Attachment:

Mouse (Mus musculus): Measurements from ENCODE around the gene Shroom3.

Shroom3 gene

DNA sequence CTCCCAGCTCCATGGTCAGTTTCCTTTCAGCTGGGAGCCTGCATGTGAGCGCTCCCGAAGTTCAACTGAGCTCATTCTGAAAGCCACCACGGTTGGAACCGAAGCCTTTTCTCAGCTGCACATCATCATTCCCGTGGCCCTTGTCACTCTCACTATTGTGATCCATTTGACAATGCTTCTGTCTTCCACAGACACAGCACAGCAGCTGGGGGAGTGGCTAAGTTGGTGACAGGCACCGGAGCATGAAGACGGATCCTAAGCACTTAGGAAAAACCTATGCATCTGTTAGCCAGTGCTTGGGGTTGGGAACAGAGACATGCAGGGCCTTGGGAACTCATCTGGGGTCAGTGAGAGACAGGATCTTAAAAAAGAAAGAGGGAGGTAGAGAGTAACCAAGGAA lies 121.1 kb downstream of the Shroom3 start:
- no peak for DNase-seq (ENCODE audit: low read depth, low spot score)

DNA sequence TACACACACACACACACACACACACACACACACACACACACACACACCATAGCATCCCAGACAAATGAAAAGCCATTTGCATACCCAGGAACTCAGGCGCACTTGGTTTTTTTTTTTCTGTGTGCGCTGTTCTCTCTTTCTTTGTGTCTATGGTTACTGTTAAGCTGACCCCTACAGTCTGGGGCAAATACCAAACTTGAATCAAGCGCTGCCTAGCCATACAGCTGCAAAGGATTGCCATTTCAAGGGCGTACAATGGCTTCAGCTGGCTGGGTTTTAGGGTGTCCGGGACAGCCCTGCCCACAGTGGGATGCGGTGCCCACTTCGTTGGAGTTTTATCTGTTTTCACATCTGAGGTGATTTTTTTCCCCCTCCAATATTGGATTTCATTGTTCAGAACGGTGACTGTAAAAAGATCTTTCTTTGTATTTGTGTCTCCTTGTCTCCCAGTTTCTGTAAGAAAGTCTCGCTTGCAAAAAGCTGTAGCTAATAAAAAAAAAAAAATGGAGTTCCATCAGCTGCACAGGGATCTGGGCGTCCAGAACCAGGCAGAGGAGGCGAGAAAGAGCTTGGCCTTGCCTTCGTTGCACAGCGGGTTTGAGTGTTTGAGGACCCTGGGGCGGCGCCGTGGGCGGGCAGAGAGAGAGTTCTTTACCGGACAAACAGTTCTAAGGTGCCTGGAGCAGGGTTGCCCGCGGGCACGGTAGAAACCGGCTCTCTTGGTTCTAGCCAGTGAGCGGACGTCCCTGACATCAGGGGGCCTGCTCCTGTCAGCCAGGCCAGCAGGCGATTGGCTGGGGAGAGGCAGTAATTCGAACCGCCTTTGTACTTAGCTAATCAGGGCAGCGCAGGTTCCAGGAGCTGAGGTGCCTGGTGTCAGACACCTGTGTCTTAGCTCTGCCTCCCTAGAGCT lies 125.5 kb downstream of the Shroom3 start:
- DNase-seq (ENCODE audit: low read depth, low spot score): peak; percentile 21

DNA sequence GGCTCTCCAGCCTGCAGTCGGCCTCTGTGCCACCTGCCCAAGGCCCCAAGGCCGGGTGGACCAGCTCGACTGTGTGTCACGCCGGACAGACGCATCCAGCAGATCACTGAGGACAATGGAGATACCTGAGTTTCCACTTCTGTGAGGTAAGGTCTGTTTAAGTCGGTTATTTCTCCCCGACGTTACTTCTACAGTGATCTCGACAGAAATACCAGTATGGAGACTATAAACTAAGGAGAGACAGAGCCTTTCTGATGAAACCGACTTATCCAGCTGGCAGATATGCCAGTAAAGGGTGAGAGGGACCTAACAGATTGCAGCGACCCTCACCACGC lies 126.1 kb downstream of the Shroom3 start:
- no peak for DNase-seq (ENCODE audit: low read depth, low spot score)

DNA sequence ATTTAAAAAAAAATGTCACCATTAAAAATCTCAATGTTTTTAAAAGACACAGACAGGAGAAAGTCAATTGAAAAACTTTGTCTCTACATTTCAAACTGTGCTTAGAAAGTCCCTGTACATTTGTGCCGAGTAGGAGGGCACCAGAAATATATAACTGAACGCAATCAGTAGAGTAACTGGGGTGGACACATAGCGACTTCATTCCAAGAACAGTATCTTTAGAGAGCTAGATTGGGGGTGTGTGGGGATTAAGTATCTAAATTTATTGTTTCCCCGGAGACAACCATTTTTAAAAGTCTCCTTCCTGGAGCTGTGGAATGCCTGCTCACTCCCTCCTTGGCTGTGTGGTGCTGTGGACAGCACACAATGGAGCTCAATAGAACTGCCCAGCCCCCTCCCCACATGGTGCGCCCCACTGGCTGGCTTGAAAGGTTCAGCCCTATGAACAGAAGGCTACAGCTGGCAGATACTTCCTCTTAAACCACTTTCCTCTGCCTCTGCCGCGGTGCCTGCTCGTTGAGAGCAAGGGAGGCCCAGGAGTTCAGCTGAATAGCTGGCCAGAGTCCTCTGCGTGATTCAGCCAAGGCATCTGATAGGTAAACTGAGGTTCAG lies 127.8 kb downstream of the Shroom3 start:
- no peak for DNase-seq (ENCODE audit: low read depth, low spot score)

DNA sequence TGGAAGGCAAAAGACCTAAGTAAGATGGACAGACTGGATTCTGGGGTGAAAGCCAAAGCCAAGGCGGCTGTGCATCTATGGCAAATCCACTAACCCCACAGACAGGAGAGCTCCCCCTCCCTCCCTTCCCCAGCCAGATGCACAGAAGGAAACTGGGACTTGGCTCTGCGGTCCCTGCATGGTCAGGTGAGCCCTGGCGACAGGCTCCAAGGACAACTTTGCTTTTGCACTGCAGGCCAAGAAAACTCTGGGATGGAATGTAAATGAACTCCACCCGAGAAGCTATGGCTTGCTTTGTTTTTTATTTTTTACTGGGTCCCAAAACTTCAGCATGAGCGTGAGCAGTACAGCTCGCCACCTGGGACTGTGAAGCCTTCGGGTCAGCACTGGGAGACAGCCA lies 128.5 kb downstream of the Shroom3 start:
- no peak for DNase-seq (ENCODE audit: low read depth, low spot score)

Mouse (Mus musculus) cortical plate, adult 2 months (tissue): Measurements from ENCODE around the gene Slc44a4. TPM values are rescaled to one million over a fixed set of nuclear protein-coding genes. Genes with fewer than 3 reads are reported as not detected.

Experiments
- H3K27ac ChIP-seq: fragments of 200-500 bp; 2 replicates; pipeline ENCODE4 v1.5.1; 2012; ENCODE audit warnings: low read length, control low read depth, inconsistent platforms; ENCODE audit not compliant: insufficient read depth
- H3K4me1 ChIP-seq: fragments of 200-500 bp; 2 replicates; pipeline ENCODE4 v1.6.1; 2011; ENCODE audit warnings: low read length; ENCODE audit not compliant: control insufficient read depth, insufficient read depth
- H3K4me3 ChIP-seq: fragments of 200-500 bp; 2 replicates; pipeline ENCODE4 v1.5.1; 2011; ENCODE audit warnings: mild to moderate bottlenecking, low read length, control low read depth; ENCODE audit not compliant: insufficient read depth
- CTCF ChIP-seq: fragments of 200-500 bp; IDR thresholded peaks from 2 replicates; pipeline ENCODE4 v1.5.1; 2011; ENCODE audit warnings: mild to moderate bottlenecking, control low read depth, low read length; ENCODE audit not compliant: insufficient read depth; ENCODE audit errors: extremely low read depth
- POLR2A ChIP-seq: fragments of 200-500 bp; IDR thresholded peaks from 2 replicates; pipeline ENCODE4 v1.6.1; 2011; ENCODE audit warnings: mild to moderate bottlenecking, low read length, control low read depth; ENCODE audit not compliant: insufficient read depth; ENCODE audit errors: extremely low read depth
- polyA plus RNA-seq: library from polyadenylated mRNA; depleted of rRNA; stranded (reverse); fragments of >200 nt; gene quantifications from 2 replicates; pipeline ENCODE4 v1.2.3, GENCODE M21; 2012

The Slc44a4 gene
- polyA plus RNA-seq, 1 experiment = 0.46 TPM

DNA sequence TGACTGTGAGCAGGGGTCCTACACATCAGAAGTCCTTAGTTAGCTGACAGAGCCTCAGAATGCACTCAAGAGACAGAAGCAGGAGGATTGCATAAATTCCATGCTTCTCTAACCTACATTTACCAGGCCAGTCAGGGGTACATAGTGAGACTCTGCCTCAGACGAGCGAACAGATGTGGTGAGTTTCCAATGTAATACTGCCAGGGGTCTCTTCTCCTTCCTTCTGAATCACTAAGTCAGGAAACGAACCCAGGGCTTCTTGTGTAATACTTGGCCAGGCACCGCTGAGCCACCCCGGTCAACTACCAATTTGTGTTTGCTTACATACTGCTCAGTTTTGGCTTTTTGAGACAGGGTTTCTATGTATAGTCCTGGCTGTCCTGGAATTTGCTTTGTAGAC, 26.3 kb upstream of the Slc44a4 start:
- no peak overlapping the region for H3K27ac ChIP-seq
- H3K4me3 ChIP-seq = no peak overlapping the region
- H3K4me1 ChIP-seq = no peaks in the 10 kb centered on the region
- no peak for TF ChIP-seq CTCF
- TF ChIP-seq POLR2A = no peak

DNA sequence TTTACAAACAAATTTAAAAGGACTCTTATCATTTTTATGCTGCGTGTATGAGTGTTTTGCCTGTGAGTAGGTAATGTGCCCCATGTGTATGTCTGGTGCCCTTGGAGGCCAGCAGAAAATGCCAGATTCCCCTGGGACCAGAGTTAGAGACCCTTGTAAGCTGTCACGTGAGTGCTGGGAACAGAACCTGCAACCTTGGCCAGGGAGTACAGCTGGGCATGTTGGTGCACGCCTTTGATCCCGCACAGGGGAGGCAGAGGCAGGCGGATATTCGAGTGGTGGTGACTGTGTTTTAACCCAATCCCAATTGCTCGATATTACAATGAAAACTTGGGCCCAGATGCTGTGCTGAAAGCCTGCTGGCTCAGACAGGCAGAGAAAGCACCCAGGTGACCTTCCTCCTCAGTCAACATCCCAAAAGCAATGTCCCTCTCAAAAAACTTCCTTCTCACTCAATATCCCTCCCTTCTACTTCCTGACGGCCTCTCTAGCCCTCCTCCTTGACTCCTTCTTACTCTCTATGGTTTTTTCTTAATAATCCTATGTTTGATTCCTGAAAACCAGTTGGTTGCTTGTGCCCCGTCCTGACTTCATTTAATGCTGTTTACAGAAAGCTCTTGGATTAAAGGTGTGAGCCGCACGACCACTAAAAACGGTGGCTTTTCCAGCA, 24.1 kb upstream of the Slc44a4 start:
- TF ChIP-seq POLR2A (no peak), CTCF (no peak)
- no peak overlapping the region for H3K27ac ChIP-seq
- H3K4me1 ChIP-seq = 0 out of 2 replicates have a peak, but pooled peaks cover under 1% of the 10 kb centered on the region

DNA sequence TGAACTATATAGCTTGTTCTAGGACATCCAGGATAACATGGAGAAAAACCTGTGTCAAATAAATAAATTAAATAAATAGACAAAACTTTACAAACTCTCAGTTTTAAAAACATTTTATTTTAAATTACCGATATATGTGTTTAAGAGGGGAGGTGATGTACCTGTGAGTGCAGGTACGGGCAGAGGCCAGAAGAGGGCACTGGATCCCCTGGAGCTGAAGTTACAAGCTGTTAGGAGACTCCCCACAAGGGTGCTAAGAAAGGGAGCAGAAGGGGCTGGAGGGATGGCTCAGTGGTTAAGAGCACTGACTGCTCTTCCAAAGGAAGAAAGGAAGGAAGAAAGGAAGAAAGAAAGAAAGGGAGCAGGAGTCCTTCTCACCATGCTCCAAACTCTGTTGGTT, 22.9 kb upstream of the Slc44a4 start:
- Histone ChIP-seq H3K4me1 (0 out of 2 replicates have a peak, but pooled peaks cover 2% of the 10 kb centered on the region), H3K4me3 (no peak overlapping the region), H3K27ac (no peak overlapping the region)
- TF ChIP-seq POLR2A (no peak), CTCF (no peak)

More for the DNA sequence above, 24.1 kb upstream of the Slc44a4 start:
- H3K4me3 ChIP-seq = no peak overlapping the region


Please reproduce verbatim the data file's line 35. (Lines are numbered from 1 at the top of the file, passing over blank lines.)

- TF ChIP-seq POLR2A (no peak), CTCF (no peak)